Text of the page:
Still, some departments do expand someone's course-load to include more courses. As we saw in issue #4, this is an issue of quality. It is also an issue of lack of diversity and disproportionate representation of one faculty member. I would feel very odd if I were teaching and students were doing 1/4, or /3, or 1/2 of their courses with me because it was compulsory. If students really opted to take more courses with me, then more power to them, they've made an informed decision. However, if courses are required and students only have 1 faculty member to choose from, then that is bad for them in the long run because they don't get a diversity of views, opinions, expertise, and diverse know-how from the field (if the adjuncts are from a more practical background).
Issue 6: research of Tenure stream facultyNow, as I wrote above, I really don't like it when faculty drone on and on about their research, and their research agenda, and look for ways to get out of teaching. Being a faculty member is often compared to being a three-legged stool: teaching, research, and service. You can't extend one leg, shorten another and expect to have balance. If you wish to be a researcher then by all means, quit your academia job and go find a research-only job. That said, research, and being up-to-date, is important. For me it connects with a measurement of quality. Adjuncts are only hired, and paid for, teaching. Since there is no research requirement in their jobs research and continuous quality improvement may not be something that they undertake. This is bad not only for the students, but also for the department. One of the ways that we are able to attract students to our respective programs is through name-brand recognition. In a recent open house my department had published books by our faculty. Several students commented on the fact that we had that Donaldo Macedo who worked with the Paulo Freire in our department. Yes, we have that Charles Meyer, who's a pioneer in corpus linguistics. These are just two examples, but it gets people to pay attention to you. Even with my own studies, one of the reasons I chose Athabasca was the fact that I had read work by Fahy, Anderson, Dron, Ally, and Siemens. I was familiar with the CoI framework and the work done on that, and I am a reader of IRRODL. The fact that AU is the place where all these things are happening was a catalyst for me to apply and attend. All of this stuff comes directly from the research work and public outreach of the full time faculty of this institution. Adding more adjuncts to the payroll doesn't get you this in the long term. Again, you invest in your faculty and your get paid back with dividends!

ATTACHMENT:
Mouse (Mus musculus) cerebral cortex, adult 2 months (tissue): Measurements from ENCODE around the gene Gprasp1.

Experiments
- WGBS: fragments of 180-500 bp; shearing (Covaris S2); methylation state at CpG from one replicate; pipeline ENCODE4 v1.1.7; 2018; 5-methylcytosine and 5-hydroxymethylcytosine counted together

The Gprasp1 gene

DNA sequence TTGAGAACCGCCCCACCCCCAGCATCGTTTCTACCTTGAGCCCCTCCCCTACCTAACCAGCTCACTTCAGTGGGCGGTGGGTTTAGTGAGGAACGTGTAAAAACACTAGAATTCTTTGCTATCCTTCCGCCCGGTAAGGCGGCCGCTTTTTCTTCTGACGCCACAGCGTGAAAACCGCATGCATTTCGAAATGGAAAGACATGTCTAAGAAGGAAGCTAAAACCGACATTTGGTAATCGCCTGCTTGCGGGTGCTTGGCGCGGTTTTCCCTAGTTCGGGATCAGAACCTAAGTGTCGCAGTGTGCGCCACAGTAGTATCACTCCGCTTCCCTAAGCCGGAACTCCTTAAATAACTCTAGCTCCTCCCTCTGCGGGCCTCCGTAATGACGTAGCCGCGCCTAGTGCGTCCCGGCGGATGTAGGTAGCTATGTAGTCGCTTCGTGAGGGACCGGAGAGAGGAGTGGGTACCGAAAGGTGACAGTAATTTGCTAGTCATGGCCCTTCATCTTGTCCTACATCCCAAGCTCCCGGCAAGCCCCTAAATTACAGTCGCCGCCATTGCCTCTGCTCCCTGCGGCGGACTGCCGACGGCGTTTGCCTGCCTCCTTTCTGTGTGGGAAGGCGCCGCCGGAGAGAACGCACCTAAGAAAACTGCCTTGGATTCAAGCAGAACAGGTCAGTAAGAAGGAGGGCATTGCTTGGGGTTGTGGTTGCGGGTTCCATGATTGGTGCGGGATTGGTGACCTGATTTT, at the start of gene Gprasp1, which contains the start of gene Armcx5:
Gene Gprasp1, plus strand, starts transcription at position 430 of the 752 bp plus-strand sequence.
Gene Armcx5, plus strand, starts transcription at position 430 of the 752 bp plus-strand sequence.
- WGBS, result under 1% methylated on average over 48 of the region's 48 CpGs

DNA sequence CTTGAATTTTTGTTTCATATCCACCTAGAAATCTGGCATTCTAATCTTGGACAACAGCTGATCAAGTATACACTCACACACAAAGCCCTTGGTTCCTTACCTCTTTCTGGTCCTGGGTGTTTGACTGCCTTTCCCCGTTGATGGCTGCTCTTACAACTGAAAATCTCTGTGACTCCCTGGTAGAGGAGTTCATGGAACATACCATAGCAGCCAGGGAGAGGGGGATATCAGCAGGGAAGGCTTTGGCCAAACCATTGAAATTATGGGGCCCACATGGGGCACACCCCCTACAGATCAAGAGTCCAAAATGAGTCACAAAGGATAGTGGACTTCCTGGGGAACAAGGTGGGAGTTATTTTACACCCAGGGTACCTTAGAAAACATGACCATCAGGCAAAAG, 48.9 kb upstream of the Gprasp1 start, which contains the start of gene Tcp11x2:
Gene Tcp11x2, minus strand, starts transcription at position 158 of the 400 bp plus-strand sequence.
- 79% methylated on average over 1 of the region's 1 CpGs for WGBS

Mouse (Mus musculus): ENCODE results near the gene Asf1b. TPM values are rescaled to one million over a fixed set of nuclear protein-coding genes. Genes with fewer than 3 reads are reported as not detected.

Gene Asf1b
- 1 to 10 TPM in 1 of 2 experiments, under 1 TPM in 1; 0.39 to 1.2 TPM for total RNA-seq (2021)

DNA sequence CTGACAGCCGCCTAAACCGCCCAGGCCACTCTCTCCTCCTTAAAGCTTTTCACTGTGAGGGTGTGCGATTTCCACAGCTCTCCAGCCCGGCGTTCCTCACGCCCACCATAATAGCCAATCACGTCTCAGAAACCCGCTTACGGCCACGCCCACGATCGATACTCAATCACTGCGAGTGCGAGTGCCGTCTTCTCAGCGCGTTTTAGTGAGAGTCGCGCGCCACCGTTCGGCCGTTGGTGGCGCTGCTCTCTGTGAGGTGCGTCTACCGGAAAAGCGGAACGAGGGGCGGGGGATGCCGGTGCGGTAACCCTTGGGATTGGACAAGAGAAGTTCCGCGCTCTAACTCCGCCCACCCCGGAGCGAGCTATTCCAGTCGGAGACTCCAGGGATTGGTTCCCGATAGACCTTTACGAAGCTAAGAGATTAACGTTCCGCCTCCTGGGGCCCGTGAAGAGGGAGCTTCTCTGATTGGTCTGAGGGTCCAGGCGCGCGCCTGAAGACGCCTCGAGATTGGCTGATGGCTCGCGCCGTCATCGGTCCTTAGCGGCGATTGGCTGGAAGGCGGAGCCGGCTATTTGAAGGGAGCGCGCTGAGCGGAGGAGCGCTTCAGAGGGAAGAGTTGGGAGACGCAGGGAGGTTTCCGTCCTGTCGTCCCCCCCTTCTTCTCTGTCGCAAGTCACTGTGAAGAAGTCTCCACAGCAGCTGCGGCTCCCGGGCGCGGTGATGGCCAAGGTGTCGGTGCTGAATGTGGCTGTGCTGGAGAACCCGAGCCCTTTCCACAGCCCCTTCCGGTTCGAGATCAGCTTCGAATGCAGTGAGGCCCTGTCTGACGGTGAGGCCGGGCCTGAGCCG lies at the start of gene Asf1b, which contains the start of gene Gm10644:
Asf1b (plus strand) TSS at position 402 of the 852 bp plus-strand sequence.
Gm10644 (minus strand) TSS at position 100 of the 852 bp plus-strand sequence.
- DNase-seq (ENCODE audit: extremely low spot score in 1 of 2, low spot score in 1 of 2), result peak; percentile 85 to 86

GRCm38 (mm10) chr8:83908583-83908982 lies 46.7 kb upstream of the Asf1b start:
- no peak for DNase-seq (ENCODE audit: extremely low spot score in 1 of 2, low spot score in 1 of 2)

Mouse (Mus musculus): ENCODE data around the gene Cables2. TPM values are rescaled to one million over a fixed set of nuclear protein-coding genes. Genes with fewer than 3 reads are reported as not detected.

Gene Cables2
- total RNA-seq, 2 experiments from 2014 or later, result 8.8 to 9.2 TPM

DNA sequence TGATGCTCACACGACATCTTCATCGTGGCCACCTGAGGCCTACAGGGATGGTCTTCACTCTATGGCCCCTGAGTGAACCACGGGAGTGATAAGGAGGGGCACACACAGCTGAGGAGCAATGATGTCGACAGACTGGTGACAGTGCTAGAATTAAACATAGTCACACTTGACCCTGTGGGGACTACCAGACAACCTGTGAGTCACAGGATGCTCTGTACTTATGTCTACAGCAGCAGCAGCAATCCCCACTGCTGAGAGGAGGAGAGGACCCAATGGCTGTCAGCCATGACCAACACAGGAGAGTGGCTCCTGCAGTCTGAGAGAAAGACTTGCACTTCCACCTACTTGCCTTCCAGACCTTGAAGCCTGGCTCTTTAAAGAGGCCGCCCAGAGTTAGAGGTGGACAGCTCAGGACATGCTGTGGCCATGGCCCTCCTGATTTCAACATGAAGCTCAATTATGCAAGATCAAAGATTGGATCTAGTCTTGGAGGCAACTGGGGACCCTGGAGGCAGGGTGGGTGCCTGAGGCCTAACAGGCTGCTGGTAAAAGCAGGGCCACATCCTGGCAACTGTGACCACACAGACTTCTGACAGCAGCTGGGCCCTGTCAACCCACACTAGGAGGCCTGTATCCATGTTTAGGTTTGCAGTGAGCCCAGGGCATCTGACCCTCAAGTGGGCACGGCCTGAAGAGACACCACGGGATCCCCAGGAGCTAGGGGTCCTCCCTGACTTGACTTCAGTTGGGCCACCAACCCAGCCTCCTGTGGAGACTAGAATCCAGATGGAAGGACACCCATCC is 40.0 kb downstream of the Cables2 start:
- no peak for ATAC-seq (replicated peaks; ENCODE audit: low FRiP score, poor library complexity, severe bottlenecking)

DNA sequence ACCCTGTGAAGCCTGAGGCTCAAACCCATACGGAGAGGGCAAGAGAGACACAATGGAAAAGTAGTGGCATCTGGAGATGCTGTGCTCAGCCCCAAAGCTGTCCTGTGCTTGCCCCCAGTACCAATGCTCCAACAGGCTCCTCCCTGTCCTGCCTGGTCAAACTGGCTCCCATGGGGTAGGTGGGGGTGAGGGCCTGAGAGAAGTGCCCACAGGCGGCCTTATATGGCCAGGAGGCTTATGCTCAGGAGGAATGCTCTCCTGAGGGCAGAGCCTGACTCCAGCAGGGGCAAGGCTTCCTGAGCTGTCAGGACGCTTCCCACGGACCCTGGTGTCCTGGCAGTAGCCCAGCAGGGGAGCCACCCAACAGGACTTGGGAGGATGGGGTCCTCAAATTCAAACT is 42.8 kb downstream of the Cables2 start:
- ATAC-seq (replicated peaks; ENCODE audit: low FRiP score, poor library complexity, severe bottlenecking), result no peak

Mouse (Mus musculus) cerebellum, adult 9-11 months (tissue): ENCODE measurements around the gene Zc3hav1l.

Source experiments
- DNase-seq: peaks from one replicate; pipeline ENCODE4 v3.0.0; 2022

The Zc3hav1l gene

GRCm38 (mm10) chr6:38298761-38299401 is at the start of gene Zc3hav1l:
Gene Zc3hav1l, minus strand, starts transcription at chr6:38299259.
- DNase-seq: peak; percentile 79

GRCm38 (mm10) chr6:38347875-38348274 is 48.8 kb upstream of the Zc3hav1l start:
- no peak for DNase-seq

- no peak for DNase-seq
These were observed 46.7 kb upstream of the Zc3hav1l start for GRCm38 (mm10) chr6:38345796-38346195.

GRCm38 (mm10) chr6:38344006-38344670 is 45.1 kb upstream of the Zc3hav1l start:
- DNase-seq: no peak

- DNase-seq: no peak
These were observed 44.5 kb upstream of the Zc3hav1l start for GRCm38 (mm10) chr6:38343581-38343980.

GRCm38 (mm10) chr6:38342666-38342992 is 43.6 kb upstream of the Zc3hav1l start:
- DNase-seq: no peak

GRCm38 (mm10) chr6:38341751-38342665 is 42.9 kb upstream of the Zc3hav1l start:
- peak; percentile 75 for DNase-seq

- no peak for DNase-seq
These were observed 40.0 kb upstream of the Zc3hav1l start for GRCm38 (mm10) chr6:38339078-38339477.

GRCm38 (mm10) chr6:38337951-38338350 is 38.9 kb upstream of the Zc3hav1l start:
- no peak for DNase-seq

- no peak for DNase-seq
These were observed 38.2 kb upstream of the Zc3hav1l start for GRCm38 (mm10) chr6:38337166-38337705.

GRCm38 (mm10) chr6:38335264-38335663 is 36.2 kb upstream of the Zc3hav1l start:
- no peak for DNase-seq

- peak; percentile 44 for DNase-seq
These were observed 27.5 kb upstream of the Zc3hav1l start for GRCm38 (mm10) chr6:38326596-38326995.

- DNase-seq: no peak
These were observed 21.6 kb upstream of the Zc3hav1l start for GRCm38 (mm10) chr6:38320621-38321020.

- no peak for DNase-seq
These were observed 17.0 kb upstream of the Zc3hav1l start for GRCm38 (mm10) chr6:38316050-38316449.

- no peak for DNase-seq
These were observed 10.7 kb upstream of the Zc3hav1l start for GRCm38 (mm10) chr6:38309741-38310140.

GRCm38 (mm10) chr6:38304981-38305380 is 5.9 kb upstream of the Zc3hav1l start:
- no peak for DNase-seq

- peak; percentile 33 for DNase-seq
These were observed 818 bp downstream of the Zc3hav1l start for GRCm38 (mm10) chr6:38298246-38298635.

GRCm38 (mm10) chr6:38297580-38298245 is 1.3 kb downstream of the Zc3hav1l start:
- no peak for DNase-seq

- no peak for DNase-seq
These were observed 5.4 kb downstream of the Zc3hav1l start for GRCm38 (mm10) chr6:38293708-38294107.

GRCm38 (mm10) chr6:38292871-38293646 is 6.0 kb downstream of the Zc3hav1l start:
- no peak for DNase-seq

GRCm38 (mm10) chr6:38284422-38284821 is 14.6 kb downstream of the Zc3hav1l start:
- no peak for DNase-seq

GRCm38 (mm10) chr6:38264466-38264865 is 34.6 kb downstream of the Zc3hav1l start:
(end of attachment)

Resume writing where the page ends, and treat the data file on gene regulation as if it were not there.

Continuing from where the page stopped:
ConclusionTo wrap this up, in this big organization that we all work in, we all have many different jobs, little communication, and no one has a big picture. I consider myself lucky. Having worked as a media technician, a library systems person, a library reference and training person, an instructional designer, as an adjunct faculty member, and now a program manager, I've seen all of the different levels of what's going on in academia. I have a more complete picture, much more so than any of my colleagues who are in the same job/career path. The upper administration is still a bit of a mystery to me, but I guess I still have room to grow. I am grateful that friends and colleagues want to help out with growing our program, but without having all of the information, I am afraid that "changing the model" is simply code for do it quicker and cheaper and churn out more students. Students need mentors, advisors, and role models. The adjuncts we've had teaching for us for the past 3 years (or more) are great and do, unofficially, provide that out our learners. However, you can't grow a program on adjuncts. What it comes down, for me, is recognizing the humanity of adjuncts, compensating them well, getting them into the fold as valuable contributors to the department, and investing long-term in programs. Figure out what you need tenure stream people for, what you need Lecturers for (adjuncts with long-term contracts) and work strategically. Semester-to-semester, and adjunct majority, is not the way forward.